Nonmyopic sensor scheduling and its efficient implementation for target tracking applications

Research output: Contribution to journalArticle

29 Citations (Scopus)

Abstract

We propose two nonmyopic sensor scheduling algorithms for target tracking applications. We consider a scenario where a bearing-only sensor is constrained to move in a finite number of directions to track a target in a two-dimensional plane. Both algorithms provide the best sensor sequence by minimizing a predicted expected scheduler cost over a finite time-horizon. The first algorithm approximately computes the scheduler costs based on the predicted covariance matrix of the tracker error. The second algorithm uses the unscented transform in conjunction with a particle filter to approximate covariance-based costs or information-theoretic costs. We also propose the use of two branch-and-bound-based optimal pruning algorithms for efficient implementation of the scheduling algorithms. We design the first pruning algorithm by combining branch-and-bound with a breadth-first search and a greedy-search; the second pruning algorithm combines branch-and-bound with a uniform-cost search. Simulation results demonstrate the advantage of nonmyopic scheduling over myopic scheduling and the significant savings in computational and memory resources when using the pruning algorithms.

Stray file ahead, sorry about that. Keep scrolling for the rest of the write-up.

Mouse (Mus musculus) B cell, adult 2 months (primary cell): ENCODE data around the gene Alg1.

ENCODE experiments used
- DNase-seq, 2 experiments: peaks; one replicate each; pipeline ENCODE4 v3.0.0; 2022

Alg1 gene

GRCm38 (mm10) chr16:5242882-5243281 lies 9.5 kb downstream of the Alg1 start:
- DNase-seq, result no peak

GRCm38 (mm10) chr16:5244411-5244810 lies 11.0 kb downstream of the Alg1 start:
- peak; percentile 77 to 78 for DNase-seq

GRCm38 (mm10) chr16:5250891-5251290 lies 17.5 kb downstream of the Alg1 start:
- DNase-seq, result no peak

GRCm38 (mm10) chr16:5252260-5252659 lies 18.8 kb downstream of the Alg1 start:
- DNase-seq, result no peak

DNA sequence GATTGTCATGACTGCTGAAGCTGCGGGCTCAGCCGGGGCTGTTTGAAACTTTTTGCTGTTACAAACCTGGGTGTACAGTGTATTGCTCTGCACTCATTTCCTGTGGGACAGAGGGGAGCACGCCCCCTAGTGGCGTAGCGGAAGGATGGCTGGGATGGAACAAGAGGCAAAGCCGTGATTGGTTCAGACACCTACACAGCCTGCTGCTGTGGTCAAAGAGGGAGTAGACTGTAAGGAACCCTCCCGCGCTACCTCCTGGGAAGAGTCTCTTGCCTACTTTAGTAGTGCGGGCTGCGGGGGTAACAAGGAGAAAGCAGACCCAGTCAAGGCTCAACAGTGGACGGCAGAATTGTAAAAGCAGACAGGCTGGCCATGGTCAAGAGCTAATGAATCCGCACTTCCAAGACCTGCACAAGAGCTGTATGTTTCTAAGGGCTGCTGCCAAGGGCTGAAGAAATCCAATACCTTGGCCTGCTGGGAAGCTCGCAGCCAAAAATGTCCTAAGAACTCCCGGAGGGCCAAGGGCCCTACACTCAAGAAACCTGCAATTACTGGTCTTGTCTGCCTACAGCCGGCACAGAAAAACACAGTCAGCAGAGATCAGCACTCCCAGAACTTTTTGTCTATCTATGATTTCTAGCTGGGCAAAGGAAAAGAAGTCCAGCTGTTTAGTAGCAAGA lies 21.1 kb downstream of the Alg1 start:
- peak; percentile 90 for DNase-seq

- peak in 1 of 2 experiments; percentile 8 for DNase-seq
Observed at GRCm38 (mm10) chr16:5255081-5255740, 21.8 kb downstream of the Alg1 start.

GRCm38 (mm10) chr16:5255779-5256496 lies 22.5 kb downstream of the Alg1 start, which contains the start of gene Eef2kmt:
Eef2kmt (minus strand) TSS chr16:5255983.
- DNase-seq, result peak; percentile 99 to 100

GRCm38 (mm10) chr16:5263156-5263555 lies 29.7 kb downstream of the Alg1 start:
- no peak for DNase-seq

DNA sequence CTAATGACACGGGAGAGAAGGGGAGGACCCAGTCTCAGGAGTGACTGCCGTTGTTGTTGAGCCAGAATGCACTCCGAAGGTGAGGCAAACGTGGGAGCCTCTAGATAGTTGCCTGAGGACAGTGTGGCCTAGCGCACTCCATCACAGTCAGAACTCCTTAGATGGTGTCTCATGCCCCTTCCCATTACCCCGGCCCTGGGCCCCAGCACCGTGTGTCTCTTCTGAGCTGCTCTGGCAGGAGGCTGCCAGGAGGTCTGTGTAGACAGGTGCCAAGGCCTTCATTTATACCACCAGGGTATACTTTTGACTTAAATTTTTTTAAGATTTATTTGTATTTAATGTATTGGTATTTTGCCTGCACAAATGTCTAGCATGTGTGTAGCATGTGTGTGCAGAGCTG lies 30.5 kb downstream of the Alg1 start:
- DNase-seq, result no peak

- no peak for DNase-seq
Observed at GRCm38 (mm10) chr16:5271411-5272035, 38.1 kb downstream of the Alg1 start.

Original languageEnglish (US)
Article number31520
JournalEurasip Journal on Applied Signal Processing
Volume2006
DOIs
StatePublished - 2006

Fingerprint

Target tracking
Scheduling
Sensors
Costs
Scheduling algorithms
Bearings (structural)
Covariance matrix
Data storage equipment

ASJC Scopus subject areas

  • Electrical and Electronic Engineering
  • Hardware and Architecture
  • Signal Processing

Cite this

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abstract = "We propose two nonmyopic sensor scheduling algorithms for target tracking applications. We consider a scenario where a bearing-only sensor is constrained to move in a finite number of directions to track a target in a two-dimensional plane. Both algorithms provide the best sensor sequence by minimizing a predicted expected scheduler cost over a finite time-horizon. The first algorithm approximately computes the scheduler costs based on the predicted covariance matrix of the tracker error. The second algorithm uses the unscented transform in conjunction with a particle filter to approximate covariance-based costs or information-theoretic costs. We also propose the use of two branch-and-bound-based optimal pruning algorithms for efficient implementation of the scheduling algorithms. We design the first pruning algorithm by combining branch-and-bound with a breadth-first search and a greedy-search; the second pruning algorithm combines branch-and-bound with a uniform-cost search. Simulation results demonstrate the advantage of nonmyopic scheduling over myopic scheduling and the significant savings in computational and memory resources when using the pruning algorithms.",
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